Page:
It’s an exciting time for spirits in Vancouver and your company is part of that – talk a little about the scene and what’s going on, what interests you about it . . .
Local distilleries are popping up all over BC because of positive changes to our liquor regulations. On the other side people are realizing that spirits don’t have to come from halfway around the world to be enjoyed. For example, at Odd Society we make a salal gin instead of a sloe gin, because sloes don’t grow in BC. We searched and found an equivalent that grows only in the forests of the Pacific Northwest.
Each distillery is experimenting and finding their niche. Other local distilleries are making Amaretto and Amaros or unusual gins and it’s an exciting time.
At Odd Society, we want our next niche to be whisky and we are experimenting with smoking our own malt with different woods. Not all experiments are successful but some are delicious and exciting.
You’ll be involved in the Taste of Japan on October 29 in support of Tonari Gumi, any thoughts of expanding to sake, or is that a whole other thing?
We haven’t considered a sake but we have considered making a shochu, which, of course, is a Japanese distilled rice beverage. One obstacle is the very limited amount of locally-grown rice. However some traditional shochu is made from barley so perhaps we could try that in the future. The problem is having too many interesting projects and we have to focus.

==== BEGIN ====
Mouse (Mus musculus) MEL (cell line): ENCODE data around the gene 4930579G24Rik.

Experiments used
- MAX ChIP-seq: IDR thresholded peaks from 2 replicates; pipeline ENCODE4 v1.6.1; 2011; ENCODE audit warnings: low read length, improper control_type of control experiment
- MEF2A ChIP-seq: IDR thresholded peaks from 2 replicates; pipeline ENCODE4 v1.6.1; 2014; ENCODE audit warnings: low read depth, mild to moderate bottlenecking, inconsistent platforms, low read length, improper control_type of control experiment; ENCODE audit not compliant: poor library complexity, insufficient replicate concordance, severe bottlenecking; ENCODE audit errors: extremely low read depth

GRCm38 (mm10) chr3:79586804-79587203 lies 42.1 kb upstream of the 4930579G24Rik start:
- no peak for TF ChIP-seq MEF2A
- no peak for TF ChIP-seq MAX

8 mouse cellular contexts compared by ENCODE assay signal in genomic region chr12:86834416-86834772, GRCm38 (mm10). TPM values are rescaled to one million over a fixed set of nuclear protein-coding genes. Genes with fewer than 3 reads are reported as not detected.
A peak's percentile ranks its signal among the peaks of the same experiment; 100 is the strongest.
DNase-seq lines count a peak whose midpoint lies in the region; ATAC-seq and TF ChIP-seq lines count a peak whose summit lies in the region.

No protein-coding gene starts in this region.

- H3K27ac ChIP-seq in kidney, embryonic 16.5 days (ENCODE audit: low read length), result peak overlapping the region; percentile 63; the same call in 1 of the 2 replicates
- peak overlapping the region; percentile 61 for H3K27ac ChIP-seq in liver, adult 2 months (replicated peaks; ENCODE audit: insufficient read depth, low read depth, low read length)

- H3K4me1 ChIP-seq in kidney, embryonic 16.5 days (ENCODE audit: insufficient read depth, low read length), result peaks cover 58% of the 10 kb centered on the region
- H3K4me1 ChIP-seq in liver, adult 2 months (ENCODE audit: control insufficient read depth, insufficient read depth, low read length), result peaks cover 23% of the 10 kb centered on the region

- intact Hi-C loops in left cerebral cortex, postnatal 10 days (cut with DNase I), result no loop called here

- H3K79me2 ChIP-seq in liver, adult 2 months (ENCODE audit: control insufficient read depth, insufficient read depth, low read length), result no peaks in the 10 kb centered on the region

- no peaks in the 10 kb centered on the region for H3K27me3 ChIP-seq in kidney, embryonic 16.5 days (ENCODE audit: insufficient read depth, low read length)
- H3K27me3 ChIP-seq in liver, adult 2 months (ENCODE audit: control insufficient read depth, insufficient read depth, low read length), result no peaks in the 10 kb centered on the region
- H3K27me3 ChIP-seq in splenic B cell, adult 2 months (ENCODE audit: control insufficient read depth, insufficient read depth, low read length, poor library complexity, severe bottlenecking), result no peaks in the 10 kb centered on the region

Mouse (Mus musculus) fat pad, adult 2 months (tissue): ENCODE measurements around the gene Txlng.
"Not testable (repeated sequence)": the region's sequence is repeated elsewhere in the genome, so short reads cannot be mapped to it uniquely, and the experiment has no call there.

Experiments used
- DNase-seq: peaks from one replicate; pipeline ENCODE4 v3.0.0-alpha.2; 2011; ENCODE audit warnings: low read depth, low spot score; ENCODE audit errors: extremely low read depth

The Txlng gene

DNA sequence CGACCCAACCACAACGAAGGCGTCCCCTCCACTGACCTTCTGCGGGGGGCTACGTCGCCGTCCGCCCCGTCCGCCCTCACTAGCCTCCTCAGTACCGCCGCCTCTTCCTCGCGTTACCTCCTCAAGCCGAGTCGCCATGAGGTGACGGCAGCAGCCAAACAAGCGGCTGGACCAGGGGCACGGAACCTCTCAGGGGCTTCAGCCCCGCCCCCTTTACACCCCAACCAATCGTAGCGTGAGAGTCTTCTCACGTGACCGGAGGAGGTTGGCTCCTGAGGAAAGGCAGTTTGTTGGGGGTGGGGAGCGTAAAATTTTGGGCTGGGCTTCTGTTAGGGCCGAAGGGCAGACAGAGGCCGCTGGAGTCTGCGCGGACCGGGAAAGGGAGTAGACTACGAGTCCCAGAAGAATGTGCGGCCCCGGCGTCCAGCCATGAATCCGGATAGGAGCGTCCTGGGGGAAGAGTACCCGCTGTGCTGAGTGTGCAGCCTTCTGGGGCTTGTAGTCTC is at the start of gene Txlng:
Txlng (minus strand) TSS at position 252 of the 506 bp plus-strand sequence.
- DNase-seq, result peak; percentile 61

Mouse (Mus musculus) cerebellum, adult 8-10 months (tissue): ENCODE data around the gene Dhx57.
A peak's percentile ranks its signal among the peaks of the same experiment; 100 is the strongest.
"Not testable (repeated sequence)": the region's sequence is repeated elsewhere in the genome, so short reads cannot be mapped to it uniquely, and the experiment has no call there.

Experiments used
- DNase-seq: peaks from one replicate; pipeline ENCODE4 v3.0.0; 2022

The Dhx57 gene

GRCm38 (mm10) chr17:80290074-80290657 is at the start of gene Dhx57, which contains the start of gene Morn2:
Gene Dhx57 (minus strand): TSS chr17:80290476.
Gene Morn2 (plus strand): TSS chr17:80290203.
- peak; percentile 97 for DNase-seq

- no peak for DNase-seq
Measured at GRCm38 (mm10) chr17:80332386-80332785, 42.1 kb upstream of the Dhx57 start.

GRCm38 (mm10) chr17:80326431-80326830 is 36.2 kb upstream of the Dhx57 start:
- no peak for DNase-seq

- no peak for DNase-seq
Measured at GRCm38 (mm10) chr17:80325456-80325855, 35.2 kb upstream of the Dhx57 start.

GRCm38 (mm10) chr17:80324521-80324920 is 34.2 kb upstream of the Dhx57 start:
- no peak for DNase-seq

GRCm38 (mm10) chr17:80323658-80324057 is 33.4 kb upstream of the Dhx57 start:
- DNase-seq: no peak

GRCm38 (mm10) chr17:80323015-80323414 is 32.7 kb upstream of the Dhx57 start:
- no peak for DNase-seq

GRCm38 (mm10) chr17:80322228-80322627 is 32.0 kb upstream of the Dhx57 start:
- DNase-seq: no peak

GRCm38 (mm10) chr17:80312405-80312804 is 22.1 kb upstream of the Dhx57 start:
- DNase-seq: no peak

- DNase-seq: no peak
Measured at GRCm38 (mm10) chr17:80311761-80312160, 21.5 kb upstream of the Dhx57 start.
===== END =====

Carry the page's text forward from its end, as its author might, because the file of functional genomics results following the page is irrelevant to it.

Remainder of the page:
Tell me a bit about Odd Society for someone who’s never been there.
Odd Society is a unique space where you can come in and enjoy excellent cocktails and actually see the stills where the spirits are made.
We are dedicated to making quality spirits with a local twist but we also want to be known as a fun place to hang out.
I love grapefruit so was immediately drawn to the Modern Hound. How does one go about creating a cocktail? Is it best to just experiment, or take an existing recipe and mess with it?
The Modern Hound is a favourite and has stayed on our cocktail menu since day one. It’s actually a take on an old classic cocktail called The Greyhound. A fun way to create your own cocktail is take a classic recipe and swap out, or add, one or two of your own ingredients.